Mormon Tabernacle Choir — “Carol of the Bells”
It may be the Mormon Tabernacle Choir, a group that’s been around since the mid-1800s, but this isn’t your mama’s “Carol of the Bells.” Well, I suppose it’s not THAT crazy. But it is a bit of a departure from many arrangements of the tune, in the most wonderful way. I had the great privilege of hearing this version of the tune (by Barlow Bradford, a former associate director of the Choir) for the first time live in the Conference Center, attending the Choir’s annual Christmas concert with special guest Renee Fleming back in 2005. I remember my mouth quite literally dropping open as the key changes kept coming, the piece kept growing, and it all just exploded into a beautiful crescendo at the end that took my breath away. Just when you think it’s going to calm down, it swells even more. Of course, this being the Mormon Tabernacle Choir, it’s all pulled off brilliantly. This is one version of “Carol of the Bells” that you simply have to hear.
Alice Smith — “Silver Bells”
This song, off the excellent “Hotel Cafe Presents Winter Songs” compilation from a few years ago, is stunning. There’s simply no other word to describe it. Alice Smith, a soul-influenced singer-songwriter with a jaw-dropping voice and songwriting skills to match, takes on this tune and makes you forget about anybody else who’s sung it. It’s that powerful, and that effortless.
Josh Groban — “It Came Upon A Midnight Clear”
Before Michael Buble’s outstanding piano-ballad version of “All I Want For Christmas Is You,” there was this similarly styled, but still quite unique take on the Christmas hymn “It Came Upon A Midnight Clear.” It’s a beautiful reworking of a timeless song, and it really brings a new angle to the song that’s very nice to hear. The gospel choir, and Josh’s excellent voice, really help anchor the cover and keep it moving, and even though it’s fairly radical a rearrangement, it feels natural, like this is the way it’s been done all along.
Pentatonix — “We Three Kings”
And to close it all off, it wouldn’t be a December post on Harmony Avenue without a subliminal “Sing-Off” reference. This track off the “Songs of the Season” collection released a month or two ago, by the Season 3 champions Pentatonix (you may have heard of them…), is both a fearlessly inventive resurrection of a Christmas carol I didn’t think could ever be this incredibly addicting to listen to, and proof positive of why Pentatonix has a bright recording future ahead of them. It’s the best of both worlds…the rock-solid a cappella sound that Pentatonix fans know and love, and the little additions that enhance the studio-recording experience. (I was delighted to find that this didn’t really fall into the overproduction trap…it’s certainly slickly produced, but in ways that bring out the a cappella element, rather than hinder it.) It’s a forward-thinking, infectious version of the unlikeliest of songs.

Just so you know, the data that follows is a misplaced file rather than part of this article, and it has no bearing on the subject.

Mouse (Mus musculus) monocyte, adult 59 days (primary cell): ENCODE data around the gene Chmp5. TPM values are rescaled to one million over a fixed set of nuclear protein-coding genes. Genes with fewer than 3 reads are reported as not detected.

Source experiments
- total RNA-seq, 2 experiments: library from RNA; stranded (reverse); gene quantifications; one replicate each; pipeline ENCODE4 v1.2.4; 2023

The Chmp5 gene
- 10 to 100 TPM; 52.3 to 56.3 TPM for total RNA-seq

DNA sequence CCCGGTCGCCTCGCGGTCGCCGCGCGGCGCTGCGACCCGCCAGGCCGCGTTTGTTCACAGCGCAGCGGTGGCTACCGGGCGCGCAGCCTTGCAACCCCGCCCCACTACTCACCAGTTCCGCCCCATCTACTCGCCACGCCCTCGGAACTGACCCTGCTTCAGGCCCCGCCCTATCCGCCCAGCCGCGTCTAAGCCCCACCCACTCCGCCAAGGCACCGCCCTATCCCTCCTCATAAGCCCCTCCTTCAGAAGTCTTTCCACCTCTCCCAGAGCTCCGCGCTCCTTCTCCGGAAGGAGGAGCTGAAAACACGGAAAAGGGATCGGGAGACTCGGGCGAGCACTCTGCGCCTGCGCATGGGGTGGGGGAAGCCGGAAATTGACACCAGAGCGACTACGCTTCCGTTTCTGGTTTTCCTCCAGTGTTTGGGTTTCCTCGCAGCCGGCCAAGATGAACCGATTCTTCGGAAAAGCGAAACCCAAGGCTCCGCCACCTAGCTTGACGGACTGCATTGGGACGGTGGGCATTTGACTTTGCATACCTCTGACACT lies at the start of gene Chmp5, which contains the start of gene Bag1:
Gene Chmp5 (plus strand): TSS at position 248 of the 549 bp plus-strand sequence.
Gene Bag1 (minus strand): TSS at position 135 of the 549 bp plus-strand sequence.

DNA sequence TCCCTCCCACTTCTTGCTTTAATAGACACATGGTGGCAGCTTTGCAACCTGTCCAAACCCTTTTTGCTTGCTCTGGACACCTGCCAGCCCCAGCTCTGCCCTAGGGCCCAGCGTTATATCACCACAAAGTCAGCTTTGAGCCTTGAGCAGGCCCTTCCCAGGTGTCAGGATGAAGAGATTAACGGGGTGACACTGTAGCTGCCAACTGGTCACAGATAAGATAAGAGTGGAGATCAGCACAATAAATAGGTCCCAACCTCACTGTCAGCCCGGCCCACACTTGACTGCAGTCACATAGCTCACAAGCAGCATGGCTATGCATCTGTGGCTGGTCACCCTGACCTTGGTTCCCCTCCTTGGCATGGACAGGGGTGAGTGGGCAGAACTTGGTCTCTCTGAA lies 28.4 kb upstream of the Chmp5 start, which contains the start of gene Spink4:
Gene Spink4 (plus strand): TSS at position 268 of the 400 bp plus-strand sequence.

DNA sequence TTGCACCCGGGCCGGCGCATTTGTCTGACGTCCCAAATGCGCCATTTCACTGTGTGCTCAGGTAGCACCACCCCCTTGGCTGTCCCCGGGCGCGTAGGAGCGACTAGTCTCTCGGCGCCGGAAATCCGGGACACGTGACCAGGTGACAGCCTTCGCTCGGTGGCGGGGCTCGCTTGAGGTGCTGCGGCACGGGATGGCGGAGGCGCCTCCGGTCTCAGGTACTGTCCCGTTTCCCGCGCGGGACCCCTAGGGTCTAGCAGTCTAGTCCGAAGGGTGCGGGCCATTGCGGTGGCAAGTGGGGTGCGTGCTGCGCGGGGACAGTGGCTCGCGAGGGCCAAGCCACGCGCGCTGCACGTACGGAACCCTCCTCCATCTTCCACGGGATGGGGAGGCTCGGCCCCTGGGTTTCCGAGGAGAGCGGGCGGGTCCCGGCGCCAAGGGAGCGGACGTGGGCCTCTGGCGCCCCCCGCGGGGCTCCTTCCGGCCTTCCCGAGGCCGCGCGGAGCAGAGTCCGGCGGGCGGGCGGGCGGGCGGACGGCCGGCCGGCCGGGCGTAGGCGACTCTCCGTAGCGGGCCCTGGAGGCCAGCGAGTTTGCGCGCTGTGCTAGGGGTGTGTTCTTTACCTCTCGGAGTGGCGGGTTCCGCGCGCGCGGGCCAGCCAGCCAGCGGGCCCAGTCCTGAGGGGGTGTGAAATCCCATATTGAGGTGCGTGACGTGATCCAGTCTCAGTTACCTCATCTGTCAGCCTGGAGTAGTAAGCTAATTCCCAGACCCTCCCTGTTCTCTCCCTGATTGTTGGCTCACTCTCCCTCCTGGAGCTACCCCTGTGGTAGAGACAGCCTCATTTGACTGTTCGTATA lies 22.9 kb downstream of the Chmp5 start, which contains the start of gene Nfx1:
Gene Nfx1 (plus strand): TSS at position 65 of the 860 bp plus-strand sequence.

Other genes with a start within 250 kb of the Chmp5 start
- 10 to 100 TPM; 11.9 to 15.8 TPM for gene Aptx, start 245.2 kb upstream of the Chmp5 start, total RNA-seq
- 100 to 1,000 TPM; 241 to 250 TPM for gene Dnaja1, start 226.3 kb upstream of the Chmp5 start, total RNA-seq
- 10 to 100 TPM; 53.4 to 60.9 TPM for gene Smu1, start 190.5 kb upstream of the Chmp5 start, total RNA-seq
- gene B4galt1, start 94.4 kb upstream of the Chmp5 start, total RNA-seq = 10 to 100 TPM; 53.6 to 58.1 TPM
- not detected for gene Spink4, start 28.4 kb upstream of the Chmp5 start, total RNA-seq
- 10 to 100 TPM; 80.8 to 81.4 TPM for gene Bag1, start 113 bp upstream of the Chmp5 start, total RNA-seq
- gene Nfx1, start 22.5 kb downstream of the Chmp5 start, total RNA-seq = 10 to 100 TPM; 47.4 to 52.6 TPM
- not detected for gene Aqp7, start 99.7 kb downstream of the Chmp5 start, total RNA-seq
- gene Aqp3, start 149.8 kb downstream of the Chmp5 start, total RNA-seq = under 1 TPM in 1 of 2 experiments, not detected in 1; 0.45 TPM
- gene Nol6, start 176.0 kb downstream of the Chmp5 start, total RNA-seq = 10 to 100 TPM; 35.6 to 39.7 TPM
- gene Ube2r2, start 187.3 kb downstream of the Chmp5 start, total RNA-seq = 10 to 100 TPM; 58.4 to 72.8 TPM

And…of course I end up closing my post with a thinly veiled manifestation of my Pentatonix love. Ah well. It’s only fitting. I’ll likely post one more Holiday Song of the Day before Christmas comes upon us, and after that, some end-of-the-year festivities await. I’ll make a “best songs” post much like I did last year (once again scientifically produced by way of iTunes play counts and the like), and also…I’m venturing into the “best albums” field as well! I’ve actually picked, all by myself without help of technology, 15 fine albums released this year that I’d like to proclaim my favorites of 2011. What will they be? Stay tuned in the final days of the year to find out. For now, thanks for reading, and in case this is the only post you get around to seeing while you’re here, a very Merry Christmas (or other lovely winter holiday) to you.
Alas, aside from the last lingering remnants of my “Sing-Off” recaps, I haven’t posted much else lately. Here’s a Song of the Day to whet your whistle (and for those of you who feel a bit oversaturated with holiday tunes, it’s a normal one this time around), and coming hopefully today or tomorrow, I’ll be making a Sketches post highlighting my all-time favorite Christmas albums. (This post will serve as a replacement for the round of holiday album reviews I had planned.) But for now, let me share with you…
“Robots” by Dan Mangan!
I was introduced to this song thanks to a coworker’s iPod that was playing at work. (This is the great place where I work, btw.) It’s a fairly enigmatic tune, but still incredibly emotionally resonant nonetheless. According to a comment on this song’s entry on my favorite lyrics site, SongMeanings, Dan once said in an interview that this song was inspired by having to live without a broken cell phone for a few days. Not sure if this is completely accurate, but it does make sense, and whatever this song was written about, it’s a gorgeous ride nonetheless. I especially love the last part, where the lines “Robots need love too/They want to be loved by you…” are repeated quite a few times, with a chorus joining in with Dan to sing the song out. It’s a beautiful mix of melancholy and celebration.
See you soon with more posts, both Christmas-themed and otherwise. Thanks for reading!
Here comes a Song of the Day…and this time around, it’s in Spanish! Take a look at this great salsa jam (yes, I just used the word “jam”)…
“Estupida” by India!